The word tundra refers to a “barren land” where the environmental conditions are so severe that life cannot sustain. Tundra can be of two types Alpine tundra and Arctic tundra.
Tundra Ecosystem Definition
The word tundra refers to a “barren land” where the environmental conditions are so severe that life cannot sustain. Tundra food chain can be of two types Alpine tundra and Arctic tundra.
Different Types of Tundra Ecosystem
Alpine Tundra Ecosystem
It is found to occur on the high mountain ranges of the world, on the peaks of the mountains at altitudes above the tree line. At such altitudes, there exists a permanent snow cover throughout the year. Alpine tundra is different from Arctic tundra. The former shows diurnal variations in temperature because the mountain ranges can be found at all latitudes, unlike the latter which is only found in polar latitudes. All the major mountain ranges of the world such as the Himalayas, the Alps, the Rockies, the Andes etc., have the alpine tundra.
Characteristics of Alpine Tundra
The Alpine is comparable to arctic tundra in that it lacks trees, has relatively low yearly temperatures, and most species move to these areas only during the productive summer months. The alpine tundra, on the other hand, receives more precipitation and has warmer annual average temperatures than the arctic tundra. The Alpine tundra food chain is significant due to its biodiversity; it can be used to establish undisturbed monitoring stations, as well as for recreational and leisure activities and mineral wealth generation.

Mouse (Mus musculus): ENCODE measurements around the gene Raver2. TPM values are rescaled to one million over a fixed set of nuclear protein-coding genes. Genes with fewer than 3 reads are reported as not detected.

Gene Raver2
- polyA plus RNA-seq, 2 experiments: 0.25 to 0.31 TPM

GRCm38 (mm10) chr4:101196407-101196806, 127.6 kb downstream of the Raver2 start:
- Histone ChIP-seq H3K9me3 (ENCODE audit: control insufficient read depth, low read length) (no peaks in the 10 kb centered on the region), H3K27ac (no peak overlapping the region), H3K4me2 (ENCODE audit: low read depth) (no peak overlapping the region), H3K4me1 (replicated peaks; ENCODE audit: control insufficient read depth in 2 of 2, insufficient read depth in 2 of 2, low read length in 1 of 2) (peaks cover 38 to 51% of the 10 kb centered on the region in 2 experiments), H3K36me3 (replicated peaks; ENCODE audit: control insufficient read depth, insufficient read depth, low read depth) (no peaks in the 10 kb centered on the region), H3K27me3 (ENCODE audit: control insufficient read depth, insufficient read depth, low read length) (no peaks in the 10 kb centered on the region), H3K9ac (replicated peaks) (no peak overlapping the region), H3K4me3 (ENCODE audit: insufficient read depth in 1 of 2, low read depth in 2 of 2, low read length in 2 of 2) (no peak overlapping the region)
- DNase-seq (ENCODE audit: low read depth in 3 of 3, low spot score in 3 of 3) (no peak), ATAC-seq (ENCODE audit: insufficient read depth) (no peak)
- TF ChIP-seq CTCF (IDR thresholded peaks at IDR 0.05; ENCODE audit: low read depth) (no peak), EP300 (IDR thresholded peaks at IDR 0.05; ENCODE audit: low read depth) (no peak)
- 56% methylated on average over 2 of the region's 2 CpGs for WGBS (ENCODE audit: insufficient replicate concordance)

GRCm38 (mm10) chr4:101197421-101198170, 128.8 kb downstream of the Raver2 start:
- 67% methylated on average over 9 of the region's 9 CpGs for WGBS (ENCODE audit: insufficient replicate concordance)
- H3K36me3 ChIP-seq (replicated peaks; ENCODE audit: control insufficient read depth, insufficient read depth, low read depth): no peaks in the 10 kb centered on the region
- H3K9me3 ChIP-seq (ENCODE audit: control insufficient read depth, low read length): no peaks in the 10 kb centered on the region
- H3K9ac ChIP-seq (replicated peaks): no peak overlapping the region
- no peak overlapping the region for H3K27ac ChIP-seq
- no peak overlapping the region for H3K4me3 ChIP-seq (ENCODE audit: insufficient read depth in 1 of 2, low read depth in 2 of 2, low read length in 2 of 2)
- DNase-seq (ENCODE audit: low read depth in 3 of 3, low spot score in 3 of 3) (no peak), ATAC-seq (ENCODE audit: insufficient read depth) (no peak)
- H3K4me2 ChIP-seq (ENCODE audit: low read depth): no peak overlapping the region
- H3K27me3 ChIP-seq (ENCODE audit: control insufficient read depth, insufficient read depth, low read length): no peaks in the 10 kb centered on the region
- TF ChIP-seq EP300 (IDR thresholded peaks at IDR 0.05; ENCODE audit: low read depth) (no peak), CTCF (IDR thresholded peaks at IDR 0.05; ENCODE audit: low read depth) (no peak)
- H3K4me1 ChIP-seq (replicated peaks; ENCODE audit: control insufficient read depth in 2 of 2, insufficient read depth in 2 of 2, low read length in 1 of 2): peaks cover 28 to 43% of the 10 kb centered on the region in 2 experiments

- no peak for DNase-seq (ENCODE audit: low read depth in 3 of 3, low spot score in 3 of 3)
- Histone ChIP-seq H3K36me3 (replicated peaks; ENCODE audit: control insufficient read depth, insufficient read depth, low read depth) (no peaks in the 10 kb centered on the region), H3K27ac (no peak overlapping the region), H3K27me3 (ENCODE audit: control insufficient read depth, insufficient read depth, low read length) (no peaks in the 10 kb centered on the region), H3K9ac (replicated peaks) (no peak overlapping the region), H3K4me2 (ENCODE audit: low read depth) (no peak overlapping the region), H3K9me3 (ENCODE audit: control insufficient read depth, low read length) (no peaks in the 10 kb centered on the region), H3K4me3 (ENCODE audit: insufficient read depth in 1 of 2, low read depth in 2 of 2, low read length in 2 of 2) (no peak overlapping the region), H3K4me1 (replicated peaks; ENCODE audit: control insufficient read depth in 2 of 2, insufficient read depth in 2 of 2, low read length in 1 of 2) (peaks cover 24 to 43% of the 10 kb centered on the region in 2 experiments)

Arctic tundra Ecosystem
It occurs as a continuous belt south of the polar ice caps and north of the tree line in the northern hemisphere. It is found in Russia (in Siberia), Canada, USA (in Alaska) and in a few islands of the Arctic Ocean. In the southern hemisphere, tundra is mostly absent. It is found only in a few areas of South America close to the south pole. This is because there is little landmass in the southern hemisphere close to polar latitudes and most of the area is covered by the Southern Ocean. Since it is found in polar latitudes, the diurnal variations in temperature are very low.
Characteristics of Arctic Tundra
The region has a very low mean annual temperature. In winters, the temperatures drop to as low as 50 degrees Celsius below the freezing point, especially in the Arctic tundra of the continental interiors such as Siberia.
Most of the precipitation occurs during winters in the form of snow and sleet. Extreme snow storms, also known as blizzards, can occur during winters which lead to heavy snowfall.
Since the ground (soil) remains frozen for most of the time in a year, trees cannot grow in this region. The only vegetation that is found here includes mosses, lichens, cotton grass, dwarf heath, sedges, willows, and birches.
Hardy grasses and reindeer moss are found to occur close to coastal lowlands which are the only pastures which support the population of reindeers in the Arctic tundra.
The brief summer period in Arctic tundra supports the growth of berry-bearing bushes and flowers. Several insects are found to survive on these flowers and berries. These insects have a very short lifespan, coinciding with thaw season. Birds are attracted to the north in summers because of this insect population.
The prominent wildlife which is found in the Arctic tundra includes the polar bear, arctic willow, musk ox, arctic hare, arctic fox, reindeer, wolf, lemming etc. The animals found in this region have a long lifespan. E.g., Arctic Willow, also known as Salix Arctica, can survive for 150 to 300 years.
These animals have a thick cuticle and epidermal hair which protects them from the chilly weather of the region. Mammals which are found in this region have a large body size and small tail and ear in order to prevent the loss of heat from their bodies. Most of the animals have fur-covered bodies which act as an insulator.